Homogenization of Urban America: Becoming a single shade of green?

Clark receives NSF funding for research project on ecological homogenization  Clark University recently received major funding from the National Science Foundation (NSF) to support "Collaborative Research:  Ecological Homogenization of Urban America," a project expected to transform scientific understanding of the nation’s growing urban landscape – on ecological and sociological levels. “A common notion is that suburbanization is making America homogenous, that the places where our population is moving to are pretty much the same wherever they're built,” said Clark project director Colin Polsky, Associate Dean for Undergraduate Research and Active Pedagogy and associate professor in the Graduate School of Geography. “This may be the first scientific program to test the notion that America is becoming more alike – not just in ecological appearance, but also in terms of people’s behaviors and attitudes.” The NSF has allotted $2.7 million for the four-year, multi-institutional collaboration. The lead Principal investigator of the collaboration is Peter Groffman, of the Cary Institute of Ecosystem Studies in Millbrook, NY.  Clark University’s award portion totals nearly $200,000. Other participating institutions include: the Marine Biological Laboratory, in Woods Hole, MA; University of California, Irvine; Florida International University; Indiana University; University of Minnesota-Twin Cities; and Arizona State University.

“This may be the first scientific program to test the notion that America is becoming more alike – not just in ecological appearance, but also in terms of people’s behaviors and attitudes.” ~ Prof. Colin Polsky

Suburban developments around the nation’s cities are claiming land at a swift pace, but development need not occur in a way that makes habitats, water flows, vegetation types, and people’s behaviors more similar, Polsky said. “If we find that suburbanization is in fact reducing ecological and social diversity, would this be good or bad? We don’t know,” he said. “Generally speaking, diversity is helpful, but we’re not prepared to judge yet. The study begins this fall.” The focus now is on the research and data collection. “Later on we’ll relate our findings to different views of what is good or bad.”

The “Homogenization of Urban America” project will build upon several other active NSF grants held by Polsky and colleagues at Clark, the current Clark value of which exceeds $3 million. Clark faculty and graduate and undergraduate students from the HERO program have for several years been conducting two kinds of suburbanization research: social science and mapping. Working with colleagues in Baltimore, they have produced and are analyzing high-resolution (0.5 meter) maps of metropolitan land cover, combining GIS (geographic Information systems) and fieldwork. Also, a Clark team has collected and analyzed data from several mail and internet surveys, gauging attitudes and behaviors connected to homeowners’ feelings about lawns, landscaping, water and fertilizer use and more. The newly funded effort will expand on this research to include more houses and more cities. The new set of cities is: Boston, Baltimore, Miami, Phoenix, Los Angeles and St. Paul/Minneapolis.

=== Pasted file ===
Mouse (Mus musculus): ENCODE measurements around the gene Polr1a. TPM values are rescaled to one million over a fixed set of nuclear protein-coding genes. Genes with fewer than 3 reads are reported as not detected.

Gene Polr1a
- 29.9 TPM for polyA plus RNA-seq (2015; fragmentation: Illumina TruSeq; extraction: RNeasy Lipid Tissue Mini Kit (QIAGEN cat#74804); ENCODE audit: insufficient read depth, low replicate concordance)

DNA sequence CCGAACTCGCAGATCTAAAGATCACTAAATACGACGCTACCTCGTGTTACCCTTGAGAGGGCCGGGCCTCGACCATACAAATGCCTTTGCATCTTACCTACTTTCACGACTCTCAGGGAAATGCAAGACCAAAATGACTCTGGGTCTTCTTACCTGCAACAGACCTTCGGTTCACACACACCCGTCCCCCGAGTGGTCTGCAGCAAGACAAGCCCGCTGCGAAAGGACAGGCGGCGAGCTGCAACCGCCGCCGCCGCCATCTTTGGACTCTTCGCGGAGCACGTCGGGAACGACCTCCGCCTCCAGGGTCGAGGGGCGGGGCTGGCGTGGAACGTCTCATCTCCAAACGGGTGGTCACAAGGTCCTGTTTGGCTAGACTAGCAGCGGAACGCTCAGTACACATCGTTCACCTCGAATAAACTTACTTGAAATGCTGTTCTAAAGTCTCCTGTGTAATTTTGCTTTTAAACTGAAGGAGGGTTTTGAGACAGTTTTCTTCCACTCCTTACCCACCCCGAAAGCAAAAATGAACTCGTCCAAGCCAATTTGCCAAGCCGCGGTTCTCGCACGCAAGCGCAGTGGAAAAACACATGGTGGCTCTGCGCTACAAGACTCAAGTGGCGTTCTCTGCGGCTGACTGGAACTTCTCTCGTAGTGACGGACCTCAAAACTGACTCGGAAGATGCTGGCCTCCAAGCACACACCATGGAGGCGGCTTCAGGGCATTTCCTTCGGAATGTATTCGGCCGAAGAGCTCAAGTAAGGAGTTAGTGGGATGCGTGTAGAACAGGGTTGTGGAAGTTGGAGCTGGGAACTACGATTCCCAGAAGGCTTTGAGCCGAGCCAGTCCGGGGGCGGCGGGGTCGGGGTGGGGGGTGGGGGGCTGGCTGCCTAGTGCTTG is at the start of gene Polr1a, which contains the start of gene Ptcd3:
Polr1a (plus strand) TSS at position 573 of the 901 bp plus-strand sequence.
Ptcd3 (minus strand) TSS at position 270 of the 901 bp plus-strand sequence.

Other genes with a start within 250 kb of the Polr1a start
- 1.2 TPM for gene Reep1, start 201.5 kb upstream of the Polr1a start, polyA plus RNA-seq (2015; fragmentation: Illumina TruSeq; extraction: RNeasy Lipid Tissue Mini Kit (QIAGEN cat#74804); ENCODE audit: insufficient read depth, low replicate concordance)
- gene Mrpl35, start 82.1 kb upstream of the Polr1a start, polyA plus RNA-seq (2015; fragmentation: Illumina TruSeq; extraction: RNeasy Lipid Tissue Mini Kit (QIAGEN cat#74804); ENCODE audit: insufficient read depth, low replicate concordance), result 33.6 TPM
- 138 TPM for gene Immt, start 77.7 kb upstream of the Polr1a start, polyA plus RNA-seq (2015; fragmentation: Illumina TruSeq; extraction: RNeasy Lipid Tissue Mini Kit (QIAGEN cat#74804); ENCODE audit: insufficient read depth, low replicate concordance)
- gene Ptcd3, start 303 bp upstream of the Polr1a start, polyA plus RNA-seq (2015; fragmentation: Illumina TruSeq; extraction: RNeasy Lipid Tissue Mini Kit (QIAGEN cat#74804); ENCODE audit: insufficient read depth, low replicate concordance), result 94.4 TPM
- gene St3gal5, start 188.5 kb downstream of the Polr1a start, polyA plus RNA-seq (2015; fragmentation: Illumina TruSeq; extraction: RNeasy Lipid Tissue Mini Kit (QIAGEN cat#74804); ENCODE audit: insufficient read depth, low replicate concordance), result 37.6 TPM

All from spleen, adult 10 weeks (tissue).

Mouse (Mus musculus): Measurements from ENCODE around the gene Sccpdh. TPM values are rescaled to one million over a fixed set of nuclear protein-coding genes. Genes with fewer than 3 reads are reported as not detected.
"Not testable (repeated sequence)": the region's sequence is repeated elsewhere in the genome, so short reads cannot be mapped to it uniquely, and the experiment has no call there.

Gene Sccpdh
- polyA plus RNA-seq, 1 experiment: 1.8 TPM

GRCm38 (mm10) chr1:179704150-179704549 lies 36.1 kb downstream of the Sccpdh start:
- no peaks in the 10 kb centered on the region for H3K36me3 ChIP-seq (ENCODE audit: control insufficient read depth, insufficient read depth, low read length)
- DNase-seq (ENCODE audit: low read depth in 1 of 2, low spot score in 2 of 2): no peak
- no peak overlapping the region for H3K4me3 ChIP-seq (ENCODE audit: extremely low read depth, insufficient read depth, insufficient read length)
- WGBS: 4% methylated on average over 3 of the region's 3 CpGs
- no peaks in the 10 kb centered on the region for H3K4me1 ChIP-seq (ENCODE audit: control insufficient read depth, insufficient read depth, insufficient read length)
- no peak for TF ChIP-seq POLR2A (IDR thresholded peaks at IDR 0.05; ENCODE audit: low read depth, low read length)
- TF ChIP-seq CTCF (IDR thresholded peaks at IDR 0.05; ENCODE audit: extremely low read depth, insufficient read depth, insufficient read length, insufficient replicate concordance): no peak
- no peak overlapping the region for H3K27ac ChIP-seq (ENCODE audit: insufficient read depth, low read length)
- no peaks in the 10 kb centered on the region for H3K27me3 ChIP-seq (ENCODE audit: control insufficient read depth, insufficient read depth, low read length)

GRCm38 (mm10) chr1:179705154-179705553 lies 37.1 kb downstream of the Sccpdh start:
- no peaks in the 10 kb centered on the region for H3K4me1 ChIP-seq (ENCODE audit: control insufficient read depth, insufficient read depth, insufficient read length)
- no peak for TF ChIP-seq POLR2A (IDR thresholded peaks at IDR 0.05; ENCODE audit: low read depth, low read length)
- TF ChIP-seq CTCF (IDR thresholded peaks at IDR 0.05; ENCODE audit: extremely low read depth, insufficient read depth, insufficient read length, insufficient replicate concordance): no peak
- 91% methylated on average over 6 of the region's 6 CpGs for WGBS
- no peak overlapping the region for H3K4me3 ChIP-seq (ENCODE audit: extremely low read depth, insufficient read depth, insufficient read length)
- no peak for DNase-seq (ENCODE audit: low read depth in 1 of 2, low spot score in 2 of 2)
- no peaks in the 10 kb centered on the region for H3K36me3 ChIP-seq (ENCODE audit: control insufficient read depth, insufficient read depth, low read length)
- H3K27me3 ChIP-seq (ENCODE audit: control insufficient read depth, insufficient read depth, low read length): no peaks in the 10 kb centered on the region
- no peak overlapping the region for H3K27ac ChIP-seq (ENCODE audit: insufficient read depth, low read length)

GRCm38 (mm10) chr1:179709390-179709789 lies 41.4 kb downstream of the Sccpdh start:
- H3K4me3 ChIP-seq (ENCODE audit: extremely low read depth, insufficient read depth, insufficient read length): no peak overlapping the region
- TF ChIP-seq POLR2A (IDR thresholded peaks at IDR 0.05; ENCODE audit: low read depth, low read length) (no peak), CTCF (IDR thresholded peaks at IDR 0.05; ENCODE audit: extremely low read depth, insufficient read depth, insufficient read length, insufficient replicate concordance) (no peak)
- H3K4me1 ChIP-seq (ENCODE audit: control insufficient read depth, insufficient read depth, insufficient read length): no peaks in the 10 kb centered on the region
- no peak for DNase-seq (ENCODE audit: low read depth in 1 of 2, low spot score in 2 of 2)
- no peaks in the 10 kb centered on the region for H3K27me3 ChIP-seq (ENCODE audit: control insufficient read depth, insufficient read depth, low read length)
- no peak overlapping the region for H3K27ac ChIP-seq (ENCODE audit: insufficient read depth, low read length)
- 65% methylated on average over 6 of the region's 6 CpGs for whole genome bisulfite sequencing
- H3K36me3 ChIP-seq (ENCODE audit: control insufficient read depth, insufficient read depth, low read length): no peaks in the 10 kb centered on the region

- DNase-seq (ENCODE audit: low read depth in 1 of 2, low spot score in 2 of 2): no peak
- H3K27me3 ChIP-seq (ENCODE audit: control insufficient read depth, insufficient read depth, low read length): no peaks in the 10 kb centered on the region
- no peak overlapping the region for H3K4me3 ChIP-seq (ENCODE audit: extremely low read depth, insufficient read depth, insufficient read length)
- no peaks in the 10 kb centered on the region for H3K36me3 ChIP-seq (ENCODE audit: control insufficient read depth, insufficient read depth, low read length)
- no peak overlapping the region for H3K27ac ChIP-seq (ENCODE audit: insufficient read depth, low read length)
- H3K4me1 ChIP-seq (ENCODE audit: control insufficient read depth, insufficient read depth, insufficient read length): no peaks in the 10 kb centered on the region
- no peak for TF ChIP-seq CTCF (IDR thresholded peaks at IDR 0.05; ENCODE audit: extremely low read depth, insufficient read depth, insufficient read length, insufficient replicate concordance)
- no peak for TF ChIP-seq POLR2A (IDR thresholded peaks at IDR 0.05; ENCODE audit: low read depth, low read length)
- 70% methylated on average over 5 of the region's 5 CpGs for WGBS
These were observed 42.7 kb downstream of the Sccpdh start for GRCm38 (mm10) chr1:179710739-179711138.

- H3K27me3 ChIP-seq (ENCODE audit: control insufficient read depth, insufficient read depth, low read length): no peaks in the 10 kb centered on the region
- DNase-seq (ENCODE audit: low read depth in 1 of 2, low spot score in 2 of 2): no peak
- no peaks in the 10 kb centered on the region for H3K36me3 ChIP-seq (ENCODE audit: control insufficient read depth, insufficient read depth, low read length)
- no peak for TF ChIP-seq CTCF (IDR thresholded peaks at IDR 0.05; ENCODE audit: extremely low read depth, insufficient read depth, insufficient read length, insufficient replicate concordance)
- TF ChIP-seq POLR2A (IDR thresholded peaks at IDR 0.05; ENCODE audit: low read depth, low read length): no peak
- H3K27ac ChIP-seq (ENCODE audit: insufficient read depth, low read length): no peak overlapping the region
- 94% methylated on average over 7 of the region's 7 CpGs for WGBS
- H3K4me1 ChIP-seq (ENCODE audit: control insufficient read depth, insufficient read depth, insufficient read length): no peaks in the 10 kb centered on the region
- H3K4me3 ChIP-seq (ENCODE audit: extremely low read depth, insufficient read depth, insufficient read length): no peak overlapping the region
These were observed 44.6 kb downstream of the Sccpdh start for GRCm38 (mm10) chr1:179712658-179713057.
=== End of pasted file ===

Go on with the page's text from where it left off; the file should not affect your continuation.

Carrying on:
The planning phase of the “Urban America” project will begin in earnest this fall, with Clark supplying project colleagues with land-cover mapping and data and leading the management and analysis of   phone surveys from between 5,000 to 10,000 households in the six-city study areas. Through an outside company, calls will be made using a computer phone survey tool. “This Homogenization of Urban America project uses GIS to blend social and ecological research. Much research using GIS tends to favor the environmental sciences or purely social applications,” adds Polsky, who is also director of the HERO NSF REU Site Program at Clark. “We’re in between the two, studying the social and environmental at once.” The timing of this work is important, Polsky adds, noting that GIS applications are growing in bounds around the world, for environmental study, municipal planning, national security and defense, post-disaster recovery, refugee and immigration issues, and much more. Clark University is particularly well positioned to house this type of research, as Clark Labs is an acknowledged world leader in the development of geospatial technologies for effective and responsible decision making for environmental management, sustainable resource development and equitable resource allocation. The “Homogenization of Urban America” project is a fine example of Clark’s hallmark Liberal Education and Effective Practice (LEEP) initiative, forming a “pyramid” community of learners, including faculty, Master’s and Ph.D. students, and undergraduates collaborating with practitioners on real-world solutions, Polsky said. Since its founding in 1887, Clark University in Worcester, Mass., has a history of challenging convention. As an innovative liberal arts college and research university, Clark’s world-class faculty lead a community of creative thinkers and passionate doers and offer a range of expertise, particularly in the areas of psychology, geography, urban education, Holocaust and genocide studies, environmental studies, and international development and social change. Clark’s students, faculty and alumni embody the Clark motto: Challenge convention. Change our world. www.clarku.edu